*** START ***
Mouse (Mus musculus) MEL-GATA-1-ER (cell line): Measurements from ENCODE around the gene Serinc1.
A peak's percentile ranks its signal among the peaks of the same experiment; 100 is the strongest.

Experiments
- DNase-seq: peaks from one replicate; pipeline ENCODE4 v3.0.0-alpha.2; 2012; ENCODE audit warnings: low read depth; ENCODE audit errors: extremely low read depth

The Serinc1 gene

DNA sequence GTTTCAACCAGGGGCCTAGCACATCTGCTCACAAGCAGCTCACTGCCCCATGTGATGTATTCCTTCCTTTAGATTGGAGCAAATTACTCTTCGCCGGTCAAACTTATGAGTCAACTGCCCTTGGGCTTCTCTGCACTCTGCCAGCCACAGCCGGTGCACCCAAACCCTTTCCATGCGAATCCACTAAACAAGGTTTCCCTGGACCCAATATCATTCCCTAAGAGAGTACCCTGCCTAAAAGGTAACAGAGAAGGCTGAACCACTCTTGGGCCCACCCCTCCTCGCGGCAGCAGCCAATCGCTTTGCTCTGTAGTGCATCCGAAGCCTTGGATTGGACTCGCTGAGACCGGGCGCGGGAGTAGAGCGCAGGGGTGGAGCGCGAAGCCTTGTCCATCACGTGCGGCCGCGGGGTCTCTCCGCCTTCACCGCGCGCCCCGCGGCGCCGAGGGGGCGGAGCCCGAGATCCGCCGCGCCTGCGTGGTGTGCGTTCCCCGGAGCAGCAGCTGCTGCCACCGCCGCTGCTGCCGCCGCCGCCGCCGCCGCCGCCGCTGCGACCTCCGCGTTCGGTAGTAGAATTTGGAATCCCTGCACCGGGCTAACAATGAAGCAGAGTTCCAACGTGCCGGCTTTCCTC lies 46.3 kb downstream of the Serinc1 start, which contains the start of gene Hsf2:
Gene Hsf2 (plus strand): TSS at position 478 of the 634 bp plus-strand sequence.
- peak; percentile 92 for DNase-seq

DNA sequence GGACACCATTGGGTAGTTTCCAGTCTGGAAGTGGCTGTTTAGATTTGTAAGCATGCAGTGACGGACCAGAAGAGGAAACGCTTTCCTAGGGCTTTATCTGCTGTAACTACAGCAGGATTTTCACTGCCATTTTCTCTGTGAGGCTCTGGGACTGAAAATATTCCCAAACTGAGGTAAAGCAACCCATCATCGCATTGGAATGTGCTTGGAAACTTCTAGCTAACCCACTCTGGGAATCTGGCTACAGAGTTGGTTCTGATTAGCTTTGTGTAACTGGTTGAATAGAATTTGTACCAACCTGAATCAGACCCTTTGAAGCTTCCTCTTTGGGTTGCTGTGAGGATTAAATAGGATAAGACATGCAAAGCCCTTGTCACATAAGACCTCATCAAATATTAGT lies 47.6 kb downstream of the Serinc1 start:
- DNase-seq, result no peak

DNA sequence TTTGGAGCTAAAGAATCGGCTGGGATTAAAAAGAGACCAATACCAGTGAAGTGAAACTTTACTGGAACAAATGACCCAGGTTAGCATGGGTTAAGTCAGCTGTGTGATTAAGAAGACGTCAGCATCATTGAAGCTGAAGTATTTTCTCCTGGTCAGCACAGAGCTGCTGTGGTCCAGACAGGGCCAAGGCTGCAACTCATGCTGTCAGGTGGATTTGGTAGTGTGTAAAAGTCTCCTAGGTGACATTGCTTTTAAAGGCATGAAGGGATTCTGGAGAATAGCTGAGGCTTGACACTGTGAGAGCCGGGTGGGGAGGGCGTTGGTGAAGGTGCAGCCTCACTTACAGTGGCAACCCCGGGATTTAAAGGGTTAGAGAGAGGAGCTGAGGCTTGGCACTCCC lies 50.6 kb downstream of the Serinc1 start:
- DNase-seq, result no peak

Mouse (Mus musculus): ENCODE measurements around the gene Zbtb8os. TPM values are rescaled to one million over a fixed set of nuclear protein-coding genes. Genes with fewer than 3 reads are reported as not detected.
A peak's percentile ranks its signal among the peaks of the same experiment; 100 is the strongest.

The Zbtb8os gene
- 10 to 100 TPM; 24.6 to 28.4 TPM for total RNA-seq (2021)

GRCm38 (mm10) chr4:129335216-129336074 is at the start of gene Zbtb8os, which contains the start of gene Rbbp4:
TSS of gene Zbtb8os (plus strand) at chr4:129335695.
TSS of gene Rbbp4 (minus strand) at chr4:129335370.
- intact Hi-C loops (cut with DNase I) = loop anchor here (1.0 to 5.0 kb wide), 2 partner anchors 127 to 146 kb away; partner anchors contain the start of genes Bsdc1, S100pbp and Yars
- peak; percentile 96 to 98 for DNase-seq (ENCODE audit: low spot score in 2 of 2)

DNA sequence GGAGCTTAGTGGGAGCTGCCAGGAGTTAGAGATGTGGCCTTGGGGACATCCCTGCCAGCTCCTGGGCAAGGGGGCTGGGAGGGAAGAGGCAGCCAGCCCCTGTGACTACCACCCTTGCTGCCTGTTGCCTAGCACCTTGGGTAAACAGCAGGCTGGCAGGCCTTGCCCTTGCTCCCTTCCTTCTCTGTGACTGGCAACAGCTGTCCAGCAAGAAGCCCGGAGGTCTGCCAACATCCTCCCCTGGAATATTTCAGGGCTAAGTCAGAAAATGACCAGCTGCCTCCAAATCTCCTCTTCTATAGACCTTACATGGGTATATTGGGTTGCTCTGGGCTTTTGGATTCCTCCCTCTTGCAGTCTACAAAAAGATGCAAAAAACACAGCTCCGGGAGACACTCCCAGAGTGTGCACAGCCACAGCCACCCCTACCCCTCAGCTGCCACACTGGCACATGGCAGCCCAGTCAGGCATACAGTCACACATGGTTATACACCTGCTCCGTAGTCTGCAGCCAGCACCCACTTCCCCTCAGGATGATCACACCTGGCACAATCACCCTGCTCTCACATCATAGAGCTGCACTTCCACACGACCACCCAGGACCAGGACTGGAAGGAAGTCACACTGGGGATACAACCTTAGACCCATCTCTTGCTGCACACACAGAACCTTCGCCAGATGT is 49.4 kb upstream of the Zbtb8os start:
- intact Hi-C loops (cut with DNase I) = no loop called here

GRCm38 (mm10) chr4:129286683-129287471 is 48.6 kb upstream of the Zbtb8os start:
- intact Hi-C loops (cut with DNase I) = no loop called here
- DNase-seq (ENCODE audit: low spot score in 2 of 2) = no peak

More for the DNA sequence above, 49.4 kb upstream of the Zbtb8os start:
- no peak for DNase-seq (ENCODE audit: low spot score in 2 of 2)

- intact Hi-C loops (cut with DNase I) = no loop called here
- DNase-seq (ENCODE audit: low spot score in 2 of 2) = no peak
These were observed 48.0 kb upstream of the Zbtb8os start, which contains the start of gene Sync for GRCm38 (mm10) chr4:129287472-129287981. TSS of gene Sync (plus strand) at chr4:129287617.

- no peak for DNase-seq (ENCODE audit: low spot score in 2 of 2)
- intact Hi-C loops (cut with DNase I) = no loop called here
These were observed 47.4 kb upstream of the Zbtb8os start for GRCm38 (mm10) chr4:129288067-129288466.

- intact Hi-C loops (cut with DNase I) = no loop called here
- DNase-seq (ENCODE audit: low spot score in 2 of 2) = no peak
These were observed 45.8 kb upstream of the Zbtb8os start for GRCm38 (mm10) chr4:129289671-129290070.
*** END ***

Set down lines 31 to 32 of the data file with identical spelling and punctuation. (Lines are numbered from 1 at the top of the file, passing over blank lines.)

These were observed 48.0 kb upstream of the Zbtb8os start, which contains the start of gene Sync for GRCm38 (mm10) chr4:129287472-129287981. TSS of gene Sync (plus strand) at chr4:129287617.

- no peak for DNase-seq (ENCODE audit: low spot score in 2 of 2)